Two weeks ago I had quite an interesting experience in Orco Valley and I think it's worth to share with you some thoughts before writing again boring stuff about Rocklands and grades... ;-)
Also this year I've had the pleasure to participate as a guest to the second international trad climbing meeting organized in Valle dell' Orco by the Italian Alpine Club. During the first two days I've had the opportunity to see the famous walls of Sergent and Caporal and admire their stunning granite lines that proved to be an irresistible attraction also for a boulderer like me!
I've had the opportunity to make my first real experience on a multi-pitch, and learn something from much more experienced climbers... I wonder if one day I will also manage to bring my skills on these super smooth walls and help to bridge the different climbing disciplines, once considered so distant, but nowadays getting clearly ever closer.
Thursday evening I held a little talk called "Boulder Trad", where I retraced the steps of my climbing life, showing pictures and short movies about my bouldering trips and my latest experiences of traditional climbing, explaining what I found in common between these two disciplines apparently so different.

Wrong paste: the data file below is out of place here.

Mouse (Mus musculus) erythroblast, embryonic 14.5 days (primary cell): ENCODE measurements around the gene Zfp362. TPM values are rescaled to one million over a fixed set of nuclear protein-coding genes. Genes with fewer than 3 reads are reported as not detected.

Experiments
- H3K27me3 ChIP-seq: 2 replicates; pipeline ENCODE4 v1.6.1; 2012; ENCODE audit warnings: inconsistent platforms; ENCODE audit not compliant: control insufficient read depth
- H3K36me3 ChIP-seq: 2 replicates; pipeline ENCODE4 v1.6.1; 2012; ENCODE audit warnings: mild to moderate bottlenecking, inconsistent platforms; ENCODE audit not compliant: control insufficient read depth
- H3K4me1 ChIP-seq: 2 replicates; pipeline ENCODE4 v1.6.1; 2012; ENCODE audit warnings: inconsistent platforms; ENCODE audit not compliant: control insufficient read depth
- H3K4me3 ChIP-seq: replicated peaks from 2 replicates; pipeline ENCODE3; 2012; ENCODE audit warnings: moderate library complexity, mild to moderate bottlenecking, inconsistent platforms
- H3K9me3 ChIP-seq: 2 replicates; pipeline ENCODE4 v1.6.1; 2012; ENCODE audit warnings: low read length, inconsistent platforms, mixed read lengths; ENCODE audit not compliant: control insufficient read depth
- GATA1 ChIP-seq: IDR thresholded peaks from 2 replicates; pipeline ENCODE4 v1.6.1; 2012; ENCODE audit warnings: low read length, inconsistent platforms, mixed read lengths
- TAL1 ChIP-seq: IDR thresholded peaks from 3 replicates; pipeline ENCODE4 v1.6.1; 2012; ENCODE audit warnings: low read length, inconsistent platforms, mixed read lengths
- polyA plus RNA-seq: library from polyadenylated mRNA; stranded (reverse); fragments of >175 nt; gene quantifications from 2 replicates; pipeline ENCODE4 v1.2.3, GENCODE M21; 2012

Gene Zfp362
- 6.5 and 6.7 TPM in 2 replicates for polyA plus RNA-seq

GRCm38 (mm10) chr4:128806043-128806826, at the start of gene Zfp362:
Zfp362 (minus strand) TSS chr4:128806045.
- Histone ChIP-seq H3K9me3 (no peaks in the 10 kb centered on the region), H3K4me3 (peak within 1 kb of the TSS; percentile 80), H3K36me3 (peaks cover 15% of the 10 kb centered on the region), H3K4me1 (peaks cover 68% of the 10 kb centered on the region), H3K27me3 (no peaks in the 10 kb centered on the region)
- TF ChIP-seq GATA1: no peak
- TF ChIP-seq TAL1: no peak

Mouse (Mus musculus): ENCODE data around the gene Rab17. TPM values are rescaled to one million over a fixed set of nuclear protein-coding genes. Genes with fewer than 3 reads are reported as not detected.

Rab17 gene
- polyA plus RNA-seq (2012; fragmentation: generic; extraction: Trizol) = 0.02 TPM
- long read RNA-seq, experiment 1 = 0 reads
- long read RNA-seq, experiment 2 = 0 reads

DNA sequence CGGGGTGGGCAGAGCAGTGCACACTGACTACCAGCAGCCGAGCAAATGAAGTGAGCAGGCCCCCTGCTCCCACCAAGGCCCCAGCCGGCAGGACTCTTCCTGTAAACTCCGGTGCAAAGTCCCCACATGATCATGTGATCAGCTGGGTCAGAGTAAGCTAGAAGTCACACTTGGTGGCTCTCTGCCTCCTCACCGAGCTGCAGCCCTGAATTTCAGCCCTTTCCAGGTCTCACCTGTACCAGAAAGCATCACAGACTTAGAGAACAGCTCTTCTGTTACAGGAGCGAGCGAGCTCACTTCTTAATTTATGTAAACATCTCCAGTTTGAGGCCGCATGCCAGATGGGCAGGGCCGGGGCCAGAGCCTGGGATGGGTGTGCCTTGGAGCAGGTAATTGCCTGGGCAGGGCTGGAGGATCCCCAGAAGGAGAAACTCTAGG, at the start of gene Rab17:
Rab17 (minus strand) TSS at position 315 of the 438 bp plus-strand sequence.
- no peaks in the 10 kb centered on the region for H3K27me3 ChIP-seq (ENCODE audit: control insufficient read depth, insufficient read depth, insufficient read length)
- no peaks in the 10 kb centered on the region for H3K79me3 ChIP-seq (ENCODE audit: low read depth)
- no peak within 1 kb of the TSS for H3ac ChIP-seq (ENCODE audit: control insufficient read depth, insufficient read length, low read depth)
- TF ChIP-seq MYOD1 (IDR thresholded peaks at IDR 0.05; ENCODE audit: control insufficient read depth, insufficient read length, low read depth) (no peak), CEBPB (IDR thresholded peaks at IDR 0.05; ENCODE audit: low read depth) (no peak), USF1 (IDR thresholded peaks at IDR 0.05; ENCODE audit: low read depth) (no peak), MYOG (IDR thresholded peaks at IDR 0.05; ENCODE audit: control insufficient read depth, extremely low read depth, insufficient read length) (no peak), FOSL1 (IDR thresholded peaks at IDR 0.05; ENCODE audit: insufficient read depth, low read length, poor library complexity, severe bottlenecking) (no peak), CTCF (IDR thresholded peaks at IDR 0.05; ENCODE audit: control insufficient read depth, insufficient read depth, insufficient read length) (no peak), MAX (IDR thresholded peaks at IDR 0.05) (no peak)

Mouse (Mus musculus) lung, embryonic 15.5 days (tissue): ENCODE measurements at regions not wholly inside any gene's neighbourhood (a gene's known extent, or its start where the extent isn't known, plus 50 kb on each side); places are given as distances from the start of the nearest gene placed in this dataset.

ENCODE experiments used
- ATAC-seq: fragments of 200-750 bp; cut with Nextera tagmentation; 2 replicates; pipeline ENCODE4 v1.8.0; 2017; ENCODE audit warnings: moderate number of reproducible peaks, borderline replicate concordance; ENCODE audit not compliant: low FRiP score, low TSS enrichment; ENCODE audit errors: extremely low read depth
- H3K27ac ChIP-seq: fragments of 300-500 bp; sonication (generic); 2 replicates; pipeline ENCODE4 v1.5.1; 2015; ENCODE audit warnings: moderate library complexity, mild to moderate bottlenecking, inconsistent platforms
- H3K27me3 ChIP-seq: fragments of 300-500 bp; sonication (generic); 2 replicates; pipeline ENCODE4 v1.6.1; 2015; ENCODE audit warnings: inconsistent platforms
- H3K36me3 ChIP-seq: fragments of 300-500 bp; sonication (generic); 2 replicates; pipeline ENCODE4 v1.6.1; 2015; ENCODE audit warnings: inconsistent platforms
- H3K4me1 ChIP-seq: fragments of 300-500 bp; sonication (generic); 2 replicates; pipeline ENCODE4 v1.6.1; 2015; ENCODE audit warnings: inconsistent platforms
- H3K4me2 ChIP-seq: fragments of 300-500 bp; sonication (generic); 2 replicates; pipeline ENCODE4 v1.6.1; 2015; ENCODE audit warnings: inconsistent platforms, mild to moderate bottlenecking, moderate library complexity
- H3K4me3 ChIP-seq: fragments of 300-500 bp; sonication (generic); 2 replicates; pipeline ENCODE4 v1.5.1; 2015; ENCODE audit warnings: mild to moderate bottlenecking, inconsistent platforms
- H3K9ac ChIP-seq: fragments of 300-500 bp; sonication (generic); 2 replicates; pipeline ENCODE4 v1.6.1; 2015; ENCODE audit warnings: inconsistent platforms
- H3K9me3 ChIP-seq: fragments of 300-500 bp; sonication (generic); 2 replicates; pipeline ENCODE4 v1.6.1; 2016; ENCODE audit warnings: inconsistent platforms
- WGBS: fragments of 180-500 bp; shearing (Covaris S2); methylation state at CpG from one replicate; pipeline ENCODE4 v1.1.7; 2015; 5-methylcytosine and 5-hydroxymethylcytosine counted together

Friday I could follow young Pete Whittaker in action on some of the hardest European cracks such as "Greenspit" and "Glowes of War": the boy jams and sneaks into these horizontal cracks as it was daily routine, but I could see for myself how different is this style and how much technique is required! Today is Saturday and we came to the last day of the meeting opened to the public and to whoever wanted to discover the world of traditional climbing. Weather has not been great in the morning, discouraging perhaps some people, but it soon turned into good, giving us another wonderful day of climbing in the valley.
As for myself I've finally climbed the famous "Kosterlitz" crack and I've managed to close business with a route that repelled me earlier in the week. There's no better sensation of coming back home feeling that you have learned something.